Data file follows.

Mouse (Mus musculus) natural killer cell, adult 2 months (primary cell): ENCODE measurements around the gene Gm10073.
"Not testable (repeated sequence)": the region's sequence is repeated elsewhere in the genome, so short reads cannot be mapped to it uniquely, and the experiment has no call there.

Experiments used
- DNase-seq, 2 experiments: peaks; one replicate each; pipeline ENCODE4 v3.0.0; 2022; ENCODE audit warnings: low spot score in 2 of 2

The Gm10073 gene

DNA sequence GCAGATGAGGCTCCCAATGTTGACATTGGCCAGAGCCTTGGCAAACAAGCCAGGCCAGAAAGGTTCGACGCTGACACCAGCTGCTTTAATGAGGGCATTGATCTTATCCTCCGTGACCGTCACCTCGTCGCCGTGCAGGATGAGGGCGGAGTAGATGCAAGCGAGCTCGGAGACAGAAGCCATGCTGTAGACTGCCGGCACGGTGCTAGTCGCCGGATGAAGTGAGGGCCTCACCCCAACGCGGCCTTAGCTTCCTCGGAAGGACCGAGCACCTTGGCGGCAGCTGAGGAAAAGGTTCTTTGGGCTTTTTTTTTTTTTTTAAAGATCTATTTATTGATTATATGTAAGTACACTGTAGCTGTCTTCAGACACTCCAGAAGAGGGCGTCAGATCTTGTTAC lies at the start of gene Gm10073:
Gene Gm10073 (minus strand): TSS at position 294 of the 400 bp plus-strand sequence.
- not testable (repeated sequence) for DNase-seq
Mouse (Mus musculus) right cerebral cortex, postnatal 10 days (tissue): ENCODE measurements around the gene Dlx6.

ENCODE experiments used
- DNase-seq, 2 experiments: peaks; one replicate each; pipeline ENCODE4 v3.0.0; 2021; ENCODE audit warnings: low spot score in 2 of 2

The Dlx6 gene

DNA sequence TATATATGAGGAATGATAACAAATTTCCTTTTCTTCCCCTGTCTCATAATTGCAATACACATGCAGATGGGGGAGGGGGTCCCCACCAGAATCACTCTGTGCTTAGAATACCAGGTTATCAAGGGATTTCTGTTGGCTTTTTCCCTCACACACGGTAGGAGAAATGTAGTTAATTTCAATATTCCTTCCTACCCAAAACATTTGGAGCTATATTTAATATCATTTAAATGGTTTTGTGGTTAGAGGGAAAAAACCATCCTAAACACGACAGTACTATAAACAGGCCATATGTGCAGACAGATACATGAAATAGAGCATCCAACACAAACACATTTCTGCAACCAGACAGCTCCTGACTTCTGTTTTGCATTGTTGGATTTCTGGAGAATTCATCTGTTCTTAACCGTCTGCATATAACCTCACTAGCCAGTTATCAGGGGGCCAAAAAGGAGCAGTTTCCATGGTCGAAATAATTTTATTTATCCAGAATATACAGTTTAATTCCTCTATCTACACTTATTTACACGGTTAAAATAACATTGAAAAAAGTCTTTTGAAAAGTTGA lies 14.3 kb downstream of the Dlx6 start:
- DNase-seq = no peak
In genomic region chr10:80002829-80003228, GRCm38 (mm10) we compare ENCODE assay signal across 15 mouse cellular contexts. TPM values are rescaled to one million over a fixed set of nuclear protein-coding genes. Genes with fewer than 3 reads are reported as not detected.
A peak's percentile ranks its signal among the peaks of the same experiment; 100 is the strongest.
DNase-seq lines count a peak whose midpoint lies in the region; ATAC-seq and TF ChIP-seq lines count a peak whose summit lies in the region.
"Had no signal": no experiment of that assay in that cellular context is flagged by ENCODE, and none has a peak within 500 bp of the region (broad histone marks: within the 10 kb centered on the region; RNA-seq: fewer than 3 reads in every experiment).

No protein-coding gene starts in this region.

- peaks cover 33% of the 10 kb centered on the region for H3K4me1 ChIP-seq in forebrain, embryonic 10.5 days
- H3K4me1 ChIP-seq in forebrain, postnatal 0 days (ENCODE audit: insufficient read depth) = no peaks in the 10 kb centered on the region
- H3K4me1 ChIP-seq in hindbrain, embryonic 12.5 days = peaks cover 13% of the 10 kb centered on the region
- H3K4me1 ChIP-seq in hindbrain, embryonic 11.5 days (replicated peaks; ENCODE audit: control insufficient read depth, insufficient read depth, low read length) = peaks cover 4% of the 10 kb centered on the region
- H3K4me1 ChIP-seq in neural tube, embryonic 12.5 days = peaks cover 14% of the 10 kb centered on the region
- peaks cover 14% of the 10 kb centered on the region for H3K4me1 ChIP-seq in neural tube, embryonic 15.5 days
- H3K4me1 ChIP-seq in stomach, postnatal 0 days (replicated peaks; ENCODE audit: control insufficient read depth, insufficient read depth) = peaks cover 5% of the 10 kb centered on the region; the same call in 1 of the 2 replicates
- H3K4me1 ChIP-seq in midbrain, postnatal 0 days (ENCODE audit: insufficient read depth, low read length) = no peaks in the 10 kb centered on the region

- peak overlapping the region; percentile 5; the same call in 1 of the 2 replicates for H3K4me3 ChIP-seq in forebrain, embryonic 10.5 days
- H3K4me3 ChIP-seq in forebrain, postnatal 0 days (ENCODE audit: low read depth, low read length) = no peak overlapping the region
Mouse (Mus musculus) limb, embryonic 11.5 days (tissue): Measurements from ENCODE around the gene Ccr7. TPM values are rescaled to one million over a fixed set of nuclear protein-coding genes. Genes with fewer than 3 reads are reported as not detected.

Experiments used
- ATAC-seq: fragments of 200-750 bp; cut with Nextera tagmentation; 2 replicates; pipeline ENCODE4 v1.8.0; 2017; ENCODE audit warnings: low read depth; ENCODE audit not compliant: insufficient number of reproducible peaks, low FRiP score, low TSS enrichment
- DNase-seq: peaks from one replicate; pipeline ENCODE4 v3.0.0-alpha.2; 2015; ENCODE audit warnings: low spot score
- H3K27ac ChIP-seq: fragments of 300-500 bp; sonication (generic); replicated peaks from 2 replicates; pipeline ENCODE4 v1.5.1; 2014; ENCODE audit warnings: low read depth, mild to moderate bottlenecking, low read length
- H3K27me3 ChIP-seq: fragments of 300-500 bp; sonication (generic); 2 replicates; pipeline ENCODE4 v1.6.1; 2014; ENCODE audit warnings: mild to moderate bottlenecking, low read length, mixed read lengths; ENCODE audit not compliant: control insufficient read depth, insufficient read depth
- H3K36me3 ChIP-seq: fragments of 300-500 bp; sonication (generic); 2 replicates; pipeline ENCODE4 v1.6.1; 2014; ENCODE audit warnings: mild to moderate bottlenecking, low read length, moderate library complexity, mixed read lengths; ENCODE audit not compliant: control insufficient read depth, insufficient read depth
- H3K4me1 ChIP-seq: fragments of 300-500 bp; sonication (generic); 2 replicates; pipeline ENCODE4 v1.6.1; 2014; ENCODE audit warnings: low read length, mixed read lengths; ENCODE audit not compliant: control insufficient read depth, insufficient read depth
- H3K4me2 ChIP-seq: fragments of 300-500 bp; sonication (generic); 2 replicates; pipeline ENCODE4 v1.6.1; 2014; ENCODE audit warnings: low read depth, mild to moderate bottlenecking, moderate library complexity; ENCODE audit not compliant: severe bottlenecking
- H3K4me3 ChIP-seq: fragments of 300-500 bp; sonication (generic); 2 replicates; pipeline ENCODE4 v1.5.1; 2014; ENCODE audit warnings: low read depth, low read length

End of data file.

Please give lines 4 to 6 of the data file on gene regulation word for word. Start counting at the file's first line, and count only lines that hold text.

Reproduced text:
- DNase-seq, 2 experiments: peaks; one replicate each; pipeline ENCODE4 v3.0.0; 2022; ENCODE audit warnings: low spot score in 2 of 2

The Gm10073 gene

DNA sequence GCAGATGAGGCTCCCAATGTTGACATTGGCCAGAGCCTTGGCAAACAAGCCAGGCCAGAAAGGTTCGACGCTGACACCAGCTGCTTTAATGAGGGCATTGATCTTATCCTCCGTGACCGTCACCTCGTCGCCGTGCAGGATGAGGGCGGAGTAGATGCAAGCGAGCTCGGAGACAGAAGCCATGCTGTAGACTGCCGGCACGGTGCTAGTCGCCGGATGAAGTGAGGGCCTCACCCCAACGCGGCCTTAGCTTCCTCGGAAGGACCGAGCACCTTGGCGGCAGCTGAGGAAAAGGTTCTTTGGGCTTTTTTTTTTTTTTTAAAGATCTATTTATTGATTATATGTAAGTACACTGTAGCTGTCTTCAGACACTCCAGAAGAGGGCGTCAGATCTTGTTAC lies at the start of gene Gm10073: